We were in the United States on home ministry assignment during the months of May and June. On June 13, indigenous and other discontented groups instituted a national strike that paralyzed Ecuador for 18 days (such strikes are not uncommon, but this was the longest one in history). Demands included a reduction and freeze of fuel prices, better healthcare, improved educational opportunities, a ban on mining and oil drilling in indigenous territories, among others. There were marches, violence, and property damage ($2 million in Quito).
Quito is particularly vulnerable to road blockages because it is in a high Andean valley with only four main access roads. After a couple of weeks, the city began to run low on food and other essentials.
The strike had personal consequence for our missionary coworkers in the small community of Shell. Here is an excerpt from their newsletter:
“It is day 9 of a National Strike as I am writing this letter. What that means for us is that road blocks placed by demonstrators prevent any movement in or out of Shell except by air. Currently, we are seeing shortages of propane gas tanks for cooking/ hot water in homes, drinking water, and gasoline. Our kids are back to virtual classes. The four mile bike ride to school past demonstrators in full face masks wielding clubs and spears made the return to online classes a happy option.”
A few days before our return to Ecuador, mediation by the Catholic church resulted in a 90 day moratorium and Quito appeared almost normal upon our return. Everyone is praying that negotiations with the government are successful and that there isn’t a new strike at the end of September.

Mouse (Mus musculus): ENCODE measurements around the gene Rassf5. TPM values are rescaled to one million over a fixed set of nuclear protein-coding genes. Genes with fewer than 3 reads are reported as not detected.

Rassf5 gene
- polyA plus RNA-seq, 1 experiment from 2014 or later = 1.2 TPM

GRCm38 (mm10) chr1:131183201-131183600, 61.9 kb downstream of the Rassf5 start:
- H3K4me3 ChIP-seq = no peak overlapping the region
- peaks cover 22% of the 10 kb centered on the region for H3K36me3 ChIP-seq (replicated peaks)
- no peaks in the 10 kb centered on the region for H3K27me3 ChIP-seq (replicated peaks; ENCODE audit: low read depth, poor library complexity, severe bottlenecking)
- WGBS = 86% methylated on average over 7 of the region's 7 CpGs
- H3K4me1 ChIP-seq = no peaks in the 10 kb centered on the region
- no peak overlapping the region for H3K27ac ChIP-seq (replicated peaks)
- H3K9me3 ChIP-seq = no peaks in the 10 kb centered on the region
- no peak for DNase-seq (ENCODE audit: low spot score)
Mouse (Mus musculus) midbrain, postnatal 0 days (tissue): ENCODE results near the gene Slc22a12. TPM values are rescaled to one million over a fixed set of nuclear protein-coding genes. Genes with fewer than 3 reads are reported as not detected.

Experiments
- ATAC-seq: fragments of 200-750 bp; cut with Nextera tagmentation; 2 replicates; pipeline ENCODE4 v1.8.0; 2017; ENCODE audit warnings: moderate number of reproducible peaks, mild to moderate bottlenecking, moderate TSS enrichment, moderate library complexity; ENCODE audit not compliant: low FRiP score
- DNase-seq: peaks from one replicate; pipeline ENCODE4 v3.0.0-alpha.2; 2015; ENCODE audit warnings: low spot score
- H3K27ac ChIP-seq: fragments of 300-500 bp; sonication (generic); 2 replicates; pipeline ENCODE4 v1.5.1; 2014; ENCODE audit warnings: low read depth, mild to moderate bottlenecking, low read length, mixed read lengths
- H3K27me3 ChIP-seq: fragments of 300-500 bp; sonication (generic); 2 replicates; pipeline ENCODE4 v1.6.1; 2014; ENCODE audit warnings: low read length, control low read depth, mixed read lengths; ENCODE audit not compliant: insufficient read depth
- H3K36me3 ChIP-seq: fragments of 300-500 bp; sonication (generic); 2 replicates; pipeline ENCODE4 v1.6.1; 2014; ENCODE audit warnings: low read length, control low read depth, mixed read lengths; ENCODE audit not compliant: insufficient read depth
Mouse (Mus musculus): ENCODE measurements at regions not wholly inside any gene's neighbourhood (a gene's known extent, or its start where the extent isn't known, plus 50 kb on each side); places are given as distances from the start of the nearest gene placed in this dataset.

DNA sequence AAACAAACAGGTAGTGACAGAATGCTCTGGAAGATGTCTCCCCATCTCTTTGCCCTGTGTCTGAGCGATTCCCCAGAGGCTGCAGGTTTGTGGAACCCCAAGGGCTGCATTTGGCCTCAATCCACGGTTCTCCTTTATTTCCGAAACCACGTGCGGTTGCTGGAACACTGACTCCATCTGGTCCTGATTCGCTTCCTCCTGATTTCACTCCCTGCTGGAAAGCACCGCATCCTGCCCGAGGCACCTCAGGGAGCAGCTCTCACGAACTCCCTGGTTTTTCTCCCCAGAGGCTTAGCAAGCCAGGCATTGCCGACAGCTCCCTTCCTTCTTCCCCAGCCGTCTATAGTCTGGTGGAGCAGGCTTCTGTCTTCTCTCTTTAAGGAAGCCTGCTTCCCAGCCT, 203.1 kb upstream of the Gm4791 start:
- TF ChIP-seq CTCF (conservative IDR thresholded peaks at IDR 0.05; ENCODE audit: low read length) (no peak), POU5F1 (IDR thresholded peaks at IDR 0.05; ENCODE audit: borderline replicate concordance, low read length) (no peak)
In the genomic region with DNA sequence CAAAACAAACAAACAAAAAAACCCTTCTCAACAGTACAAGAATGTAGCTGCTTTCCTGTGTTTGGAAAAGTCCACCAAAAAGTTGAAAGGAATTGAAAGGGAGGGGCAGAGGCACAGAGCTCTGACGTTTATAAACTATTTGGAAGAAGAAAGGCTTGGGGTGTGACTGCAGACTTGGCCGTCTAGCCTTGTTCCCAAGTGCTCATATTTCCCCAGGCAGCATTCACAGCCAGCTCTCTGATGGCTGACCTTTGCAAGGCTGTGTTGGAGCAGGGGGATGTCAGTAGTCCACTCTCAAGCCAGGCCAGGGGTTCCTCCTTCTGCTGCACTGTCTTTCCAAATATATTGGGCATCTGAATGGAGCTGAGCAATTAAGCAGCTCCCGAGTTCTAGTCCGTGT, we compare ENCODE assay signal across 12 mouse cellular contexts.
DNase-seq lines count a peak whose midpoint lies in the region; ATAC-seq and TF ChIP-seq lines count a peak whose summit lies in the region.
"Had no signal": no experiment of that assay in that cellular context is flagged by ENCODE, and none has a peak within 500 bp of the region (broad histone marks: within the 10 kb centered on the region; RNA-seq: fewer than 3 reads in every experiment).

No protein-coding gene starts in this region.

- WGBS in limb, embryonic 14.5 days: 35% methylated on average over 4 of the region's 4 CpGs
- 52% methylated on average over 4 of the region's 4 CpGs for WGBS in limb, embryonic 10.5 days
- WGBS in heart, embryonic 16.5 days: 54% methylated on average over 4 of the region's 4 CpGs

Scott continues in his role as interim executive director of Voz y Manos Ecuador. It isn’t uncommon for him to come home and say “I didn’t do any accounting today.” He is learning new skills and enjoys the challenge, but he will be relieved (double meaning intended) when a new executive director is found.
An unexpected consequence of being the executive director is that he is traveling to Cuba for 10 days in October to represent Voz y Manos at the 25th anniversary of Apoyo Cuba, a partner ministry providing training for pastors and other church leaders.
Before agreeing to go, he asked Jody if she wanted to go to Cuba. It took her about five seconds to say “yes.” We fly to Havana and take a public mini-bus the length of the country (500 miles and 14-18 hours!) to Santiago de Cuba for the celebration. We aren’t doing that for fun — the only practical way for us to get to Cuba is via Panama City to “La Habana.” And getting back to Ecuador means reversing our path.
On a personal note, Scott hopes to have cataract surgery in early October.
May grace and peace be with you all.
Scott and Jody